This magazine, as readers will know, has recently opened what will be a long and profoundly serious debate on what one could call the “re-privileging” of British education: this is a country under the cultural dictatorship of the old public school/Oxbridge duopoly and, within that, all-powerful elites. In an interesting admission on Newsnight, Harry Mount – a Bullingdon Club contemporary of Osborne, Cameron and the two Johnsons – divulged that, between smashing glassware, the club discussed Vico’s theory of necessary elitism. It fits.

Pelicans, in their first manifestation, were not just books. They contained a vision of Britain as it might be – and as it should be. They changed their world. Good luck, then, to Pelican Redux and may it do the same.

John Sutherland’s “How to Be Well Read” is published by Random House Books (£20)

This article first appeared in the 08 May 2014 issue of the New Statesman, India's worst nightmare?

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Beware of tea: the cuppa has started wars and ruined lives

. . . and it once led F Scott Fitzgerald to humiliate himself.

A drink sustains me – one that steams companionably as I write. It is hot, amber and fragranced differently from any wine; nor does it have wine’s capacity to soften and blur. I’ve never understood how the great drunks of literature, Ernest Hemingway, F Scott Fitzgerald and their like, ever put anything on the page more worthwhile than a self-involved howl, though even Hemingway apparently finished the day’s writing before beginning the day’s drinking.

Tea is more kindly, or so I’d always thought. Those aromatic leaves, black or green, rolled and dried and oxidised, have some of wine’s artistry but none of its danger. Even their exoticism has waned, from a Chinese rarity (“froth of the liquid jade”), for which 17th-century English traders were made to pay in solid silver, to a product that can be found dirt cheap on supermarket shelves.

There are even home-grown teas now. The Tregothnan estate in Cornwall has supplemented its ornamental rhododendrons and camellias with their relative camellia sinensis, the tea plant, while Dalreoch in the Scottish Highlands grows a white (that is, lightly oxidised) tea, which is smoked using wood from the surrounding birch plantations. Tellingly, this local version is priced as steeply as the imported rarity once was.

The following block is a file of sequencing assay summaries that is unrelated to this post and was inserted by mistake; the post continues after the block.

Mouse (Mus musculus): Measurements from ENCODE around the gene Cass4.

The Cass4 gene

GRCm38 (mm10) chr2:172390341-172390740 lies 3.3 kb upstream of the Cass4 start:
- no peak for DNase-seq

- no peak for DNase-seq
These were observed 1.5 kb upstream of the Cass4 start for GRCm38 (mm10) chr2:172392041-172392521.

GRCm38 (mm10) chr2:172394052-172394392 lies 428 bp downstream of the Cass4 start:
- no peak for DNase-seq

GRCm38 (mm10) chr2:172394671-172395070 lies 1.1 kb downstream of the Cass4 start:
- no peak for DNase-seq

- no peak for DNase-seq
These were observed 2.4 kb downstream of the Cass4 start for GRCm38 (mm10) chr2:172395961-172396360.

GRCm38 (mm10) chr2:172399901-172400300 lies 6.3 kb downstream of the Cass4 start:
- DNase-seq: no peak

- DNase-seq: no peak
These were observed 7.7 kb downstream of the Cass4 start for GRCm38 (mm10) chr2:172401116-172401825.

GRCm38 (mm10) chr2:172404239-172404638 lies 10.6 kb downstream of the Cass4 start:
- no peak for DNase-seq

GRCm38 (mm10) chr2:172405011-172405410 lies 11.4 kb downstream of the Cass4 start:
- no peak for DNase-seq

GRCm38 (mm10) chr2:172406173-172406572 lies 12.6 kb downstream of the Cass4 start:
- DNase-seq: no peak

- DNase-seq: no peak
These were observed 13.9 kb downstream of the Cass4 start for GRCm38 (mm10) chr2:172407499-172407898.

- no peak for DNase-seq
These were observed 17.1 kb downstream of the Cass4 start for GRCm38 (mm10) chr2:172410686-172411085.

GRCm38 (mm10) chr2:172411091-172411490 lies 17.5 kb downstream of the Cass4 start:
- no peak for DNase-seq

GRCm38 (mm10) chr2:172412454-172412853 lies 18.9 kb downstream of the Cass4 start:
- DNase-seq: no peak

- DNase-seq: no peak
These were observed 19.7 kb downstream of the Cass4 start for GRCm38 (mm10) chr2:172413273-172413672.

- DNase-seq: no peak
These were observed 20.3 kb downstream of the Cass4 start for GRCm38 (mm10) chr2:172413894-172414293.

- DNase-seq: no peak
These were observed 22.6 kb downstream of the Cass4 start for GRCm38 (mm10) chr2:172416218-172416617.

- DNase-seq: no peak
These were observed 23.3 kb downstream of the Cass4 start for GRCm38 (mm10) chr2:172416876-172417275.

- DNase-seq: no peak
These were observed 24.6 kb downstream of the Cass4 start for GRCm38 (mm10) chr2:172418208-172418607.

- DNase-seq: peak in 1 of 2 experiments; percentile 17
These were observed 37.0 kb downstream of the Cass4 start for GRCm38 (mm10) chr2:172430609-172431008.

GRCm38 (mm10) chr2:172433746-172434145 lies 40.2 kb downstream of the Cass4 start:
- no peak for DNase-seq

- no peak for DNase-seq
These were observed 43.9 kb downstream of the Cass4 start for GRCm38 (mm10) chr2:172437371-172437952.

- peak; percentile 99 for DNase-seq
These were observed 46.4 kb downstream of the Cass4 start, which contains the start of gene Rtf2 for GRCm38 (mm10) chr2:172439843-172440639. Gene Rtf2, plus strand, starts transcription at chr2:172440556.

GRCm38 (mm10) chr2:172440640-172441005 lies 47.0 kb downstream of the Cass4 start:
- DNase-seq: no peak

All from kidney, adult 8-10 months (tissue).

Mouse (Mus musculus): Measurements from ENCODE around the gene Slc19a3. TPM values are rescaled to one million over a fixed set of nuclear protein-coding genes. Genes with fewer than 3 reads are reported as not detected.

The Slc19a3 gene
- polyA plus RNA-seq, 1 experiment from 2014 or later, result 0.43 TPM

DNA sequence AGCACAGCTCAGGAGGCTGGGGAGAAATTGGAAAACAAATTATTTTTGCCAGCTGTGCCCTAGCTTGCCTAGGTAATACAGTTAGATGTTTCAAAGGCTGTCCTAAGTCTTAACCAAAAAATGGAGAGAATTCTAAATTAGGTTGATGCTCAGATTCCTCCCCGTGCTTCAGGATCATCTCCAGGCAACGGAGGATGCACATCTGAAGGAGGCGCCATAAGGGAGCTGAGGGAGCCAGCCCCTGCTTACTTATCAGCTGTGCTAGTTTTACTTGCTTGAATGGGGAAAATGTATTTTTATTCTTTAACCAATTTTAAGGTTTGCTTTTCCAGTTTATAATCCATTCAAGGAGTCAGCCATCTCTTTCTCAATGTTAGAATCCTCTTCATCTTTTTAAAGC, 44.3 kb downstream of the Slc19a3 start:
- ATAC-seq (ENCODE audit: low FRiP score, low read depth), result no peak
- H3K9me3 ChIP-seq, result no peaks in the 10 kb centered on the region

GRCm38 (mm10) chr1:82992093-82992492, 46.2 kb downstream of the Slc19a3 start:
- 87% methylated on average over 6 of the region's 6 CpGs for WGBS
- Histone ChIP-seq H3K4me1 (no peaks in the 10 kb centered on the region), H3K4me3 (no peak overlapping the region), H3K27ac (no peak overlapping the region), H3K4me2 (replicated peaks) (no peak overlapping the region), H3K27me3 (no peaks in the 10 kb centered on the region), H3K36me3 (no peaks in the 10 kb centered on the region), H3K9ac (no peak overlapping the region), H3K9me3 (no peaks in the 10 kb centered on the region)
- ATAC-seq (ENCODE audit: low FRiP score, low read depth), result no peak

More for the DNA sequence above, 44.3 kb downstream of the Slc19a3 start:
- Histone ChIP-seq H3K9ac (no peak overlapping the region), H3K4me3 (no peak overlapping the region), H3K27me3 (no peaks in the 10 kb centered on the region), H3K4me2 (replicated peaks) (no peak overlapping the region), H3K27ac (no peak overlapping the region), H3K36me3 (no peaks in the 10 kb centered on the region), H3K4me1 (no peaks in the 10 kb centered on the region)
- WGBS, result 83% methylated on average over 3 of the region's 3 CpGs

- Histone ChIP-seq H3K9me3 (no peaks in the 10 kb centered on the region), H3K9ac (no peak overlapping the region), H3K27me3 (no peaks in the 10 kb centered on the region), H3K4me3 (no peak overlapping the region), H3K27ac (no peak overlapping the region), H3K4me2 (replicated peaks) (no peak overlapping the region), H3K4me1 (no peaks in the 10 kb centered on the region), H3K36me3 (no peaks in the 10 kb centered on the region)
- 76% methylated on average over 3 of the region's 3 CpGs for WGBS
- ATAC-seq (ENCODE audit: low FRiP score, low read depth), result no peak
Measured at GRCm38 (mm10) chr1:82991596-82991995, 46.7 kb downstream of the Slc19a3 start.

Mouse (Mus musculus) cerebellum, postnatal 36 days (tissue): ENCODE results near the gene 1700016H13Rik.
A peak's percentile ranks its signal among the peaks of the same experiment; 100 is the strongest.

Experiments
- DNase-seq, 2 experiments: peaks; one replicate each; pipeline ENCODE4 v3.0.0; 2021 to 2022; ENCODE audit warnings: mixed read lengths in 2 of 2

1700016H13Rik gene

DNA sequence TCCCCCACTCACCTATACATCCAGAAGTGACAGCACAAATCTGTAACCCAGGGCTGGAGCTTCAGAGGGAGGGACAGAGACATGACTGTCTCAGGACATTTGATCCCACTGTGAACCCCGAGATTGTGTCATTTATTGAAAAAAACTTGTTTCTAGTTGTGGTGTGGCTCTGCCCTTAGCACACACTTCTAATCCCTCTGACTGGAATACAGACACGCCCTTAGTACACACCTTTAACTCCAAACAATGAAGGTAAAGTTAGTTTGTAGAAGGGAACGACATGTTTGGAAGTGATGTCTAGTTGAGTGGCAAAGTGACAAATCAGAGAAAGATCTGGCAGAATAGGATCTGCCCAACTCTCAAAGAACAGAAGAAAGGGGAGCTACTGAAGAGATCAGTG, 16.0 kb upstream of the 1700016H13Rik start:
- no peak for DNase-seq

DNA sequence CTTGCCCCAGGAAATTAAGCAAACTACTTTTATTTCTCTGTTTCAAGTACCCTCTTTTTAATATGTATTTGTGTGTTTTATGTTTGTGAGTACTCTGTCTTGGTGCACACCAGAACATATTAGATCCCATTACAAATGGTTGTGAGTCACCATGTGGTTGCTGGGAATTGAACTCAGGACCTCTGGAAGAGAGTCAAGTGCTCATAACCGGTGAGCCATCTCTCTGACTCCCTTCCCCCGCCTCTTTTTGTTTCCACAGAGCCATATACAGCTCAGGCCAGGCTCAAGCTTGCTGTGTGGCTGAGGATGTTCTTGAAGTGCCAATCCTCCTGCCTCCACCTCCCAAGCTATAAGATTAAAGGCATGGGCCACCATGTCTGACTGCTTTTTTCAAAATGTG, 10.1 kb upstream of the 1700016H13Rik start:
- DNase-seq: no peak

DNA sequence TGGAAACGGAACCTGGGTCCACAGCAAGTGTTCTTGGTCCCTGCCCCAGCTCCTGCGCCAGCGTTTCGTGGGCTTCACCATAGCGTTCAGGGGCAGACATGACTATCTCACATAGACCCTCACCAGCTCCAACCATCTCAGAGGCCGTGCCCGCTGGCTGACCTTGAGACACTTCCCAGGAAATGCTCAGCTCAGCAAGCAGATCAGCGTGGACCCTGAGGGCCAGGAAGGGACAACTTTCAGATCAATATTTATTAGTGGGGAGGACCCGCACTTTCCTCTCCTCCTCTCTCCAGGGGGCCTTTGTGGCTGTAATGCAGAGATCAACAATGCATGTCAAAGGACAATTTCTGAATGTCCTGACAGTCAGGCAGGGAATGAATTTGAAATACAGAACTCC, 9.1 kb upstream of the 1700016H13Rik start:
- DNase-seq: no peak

I enjoy a simple, solitary mug, but I also appreciate communal tea-drinking – the delicate tea warmed with water at 85°C (a little higher for sturdier black blends), the teapot and china, the pourer volunteering to be “mother”, as if this were a liquid that could nurture. But in reality, tea is not so gentle.

Those long-ago English traders disliked haemorrhaging silver, so they started exporting opium to China from India and paying with that. This was a fabulous success, unless you happened to be Chinese. In 1839, a commissioner attempted to clamp down on the illegal and harmful trade, and the result was the Opium Wars, which the Chinese lost. “Gunboat diplomacy” – a phrase that surely constitutes froth of a different kind – won England a great deal of silver, a 150-year lease on Hong Kong and an open tea market. China received a potful of humiliation that may eventually have helped spark the Communist Revolution. As many of us have recently realised, there is nothing like economic mortification to galvanise a nation to kick its leaders.

Later, the tea bush was planted in India, Ceylon and elsewhere, and the fragrant but bitter brew for the upper classes became a ubiquitous fuel. But not an entirely sweet one: just as the opium trade ensured our tea’s arrival in the pot, the slave trade sweetened it in the cup. Even today, conditions for tea workers in places such as Assam in north-east India are often appalling.

Scott Fitzgerald also had tea trouble. When invited round by Edith Wharton, he frothed the liquid jade so assiduously with booze beforehand and risqué conversation during (a story about an American tourist couple staying unawares in a Paris bordello) that he was nearly as badly humiliated as those 19th-century Chinese. Wharton, unshocked, merely wondered aloud what the couple had done in the bordello and afterwards pronounced the entire occasion “awful”.

Some would blame his alcoholic preliminaries, but I’m not so sure. Tea has started wars and ruined lives; we should be wary of its consolations. On that sober note, I reach for the corkscrew and allow the subject to drive me softly, beguilingly, to drink.

Nina Caplan is the 2014 Fortnum & Mason Drink Writer of the Year and 2014 Louis Roederer International Wine Columnist of the Year for her columns on drink in the New Statesman. She tweets as @NinaCaplan.

This article first appeared in the 27 April 2017 issue of the New Statesman, Cool Britannia 20 Years On